“You can get it if you really want
You can get it if you really want
You can get it if you really want
But you must try, try and try
Try and try, you’ll succeed at last.”
Reggae musician Jimmy Cliff’s lyrics apply to most situations in life: being a good husband and father, a promotion at work, or learning French. Very often, we truly can get something if we really want it and we’re willing to try, try and try.
And the same holds true for an education.
Schooling of any kind was often hard to come by in our past.
Go back to 1860 and we find only 40 public high schools in the United States. Most students at that time enrolled in private academies, which were small, local schools supported by their churches and communities, or learned the basics of reading, writing, and mathematics at home. In fact, very few young people who attended school—and many who had to work received no education at all—stayed in a classroom for only a few years.
Go even farther back in time, and we find no state-supported schools whatsoever, though education remained important to many Americans. Settlers in colonial New England, for instance, emphasized literacy, in part so that young people might read the Bible. In the South, the wealthy often hired private tutors, and many children of tradesmen and farmers learned their lessons at their mother’s knee.
The Northwest Ordinance of 1787, designed to regulate a vast territory that included such future states as Ohio, Michigan, and Indiana, declared that “Religion, morality, and knowledge being necessary to good government and the happiness of mankind, schools and the means of educations shall forever be encouraged.”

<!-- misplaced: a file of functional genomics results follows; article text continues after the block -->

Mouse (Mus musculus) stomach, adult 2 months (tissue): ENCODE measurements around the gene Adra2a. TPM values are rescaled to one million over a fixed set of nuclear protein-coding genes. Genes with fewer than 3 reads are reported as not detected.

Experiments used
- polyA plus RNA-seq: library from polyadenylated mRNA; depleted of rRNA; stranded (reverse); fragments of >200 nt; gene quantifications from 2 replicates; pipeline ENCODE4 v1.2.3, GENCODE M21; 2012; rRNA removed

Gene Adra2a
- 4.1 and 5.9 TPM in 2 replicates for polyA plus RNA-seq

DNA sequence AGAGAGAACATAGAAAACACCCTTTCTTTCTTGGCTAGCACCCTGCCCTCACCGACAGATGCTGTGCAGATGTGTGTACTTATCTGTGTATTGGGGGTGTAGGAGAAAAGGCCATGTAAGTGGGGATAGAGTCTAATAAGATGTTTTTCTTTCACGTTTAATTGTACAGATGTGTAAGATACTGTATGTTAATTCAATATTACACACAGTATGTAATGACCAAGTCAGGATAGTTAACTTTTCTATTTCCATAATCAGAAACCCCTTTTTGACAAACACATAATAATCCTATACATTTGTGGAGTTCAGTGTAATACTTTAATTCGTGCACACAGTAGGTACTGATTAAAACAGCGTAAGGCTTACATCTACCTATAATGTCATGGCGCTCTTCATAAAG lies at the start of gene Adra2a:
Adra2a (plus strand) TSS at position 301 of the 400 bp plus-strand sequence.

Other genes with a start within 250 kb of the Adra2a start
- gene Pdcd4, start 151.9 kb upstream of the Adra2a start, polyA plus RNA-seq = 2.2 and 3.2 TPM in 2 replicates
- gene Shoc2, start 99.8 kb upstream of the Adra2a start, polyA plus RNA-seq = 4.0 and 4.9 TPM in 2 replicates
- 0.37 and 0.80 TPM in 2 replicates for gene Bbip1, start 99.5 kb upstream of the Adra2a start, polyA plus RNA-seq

To secure that idea, the government set aside one parcel of land in each town for the building of a school.
One Size Did Fit All
As time passed, the one-room school became an American standard. Parents often constructed the buildings for these tiny islands of learning, supplemented teacher pay with goods such as bushels of apples and potatoes, and frequently gave teachers bed and board in their homes to defray their expenses. As late as 1919, there were 190,000 one-room schoolhouses in the United States.
One of my college professors, Ed Burrows, attended a school in rural South Carolina that ran from grades 1 through 7, served about 50 students, and had only two teachers. It operated a little like a one-room school, with grades often sharing the same room; Ed told me one great advantage of this arrangement was that he could learn as he heard the older students doing their recitations and lessons while he and the younger students did their book work. In many other places, these schools were smaller, and grades 1–8 shared the same teacher and classroom.
The Situation Today
Over the past century, of course, large public schools became the norm for education. Today, there are about 100,000 K–12 schools in the United States. Sixty years ago, more such schools existed, but many of these have consolidated.
Like our ancestors, we too have retained an eclectic assortment of other institutions. Charter schools, private academies both old and new, some of them secular and some with a religious mission, and homeschooling give parents an array of educational options.
The Students of Yesteryear
If we look back at that hodge-podge of schooling in the 18th and 19th centuries, so much of it unsupervised by any government, we might wonder, given our own structured approach to learning, how such a system could produce educated young people.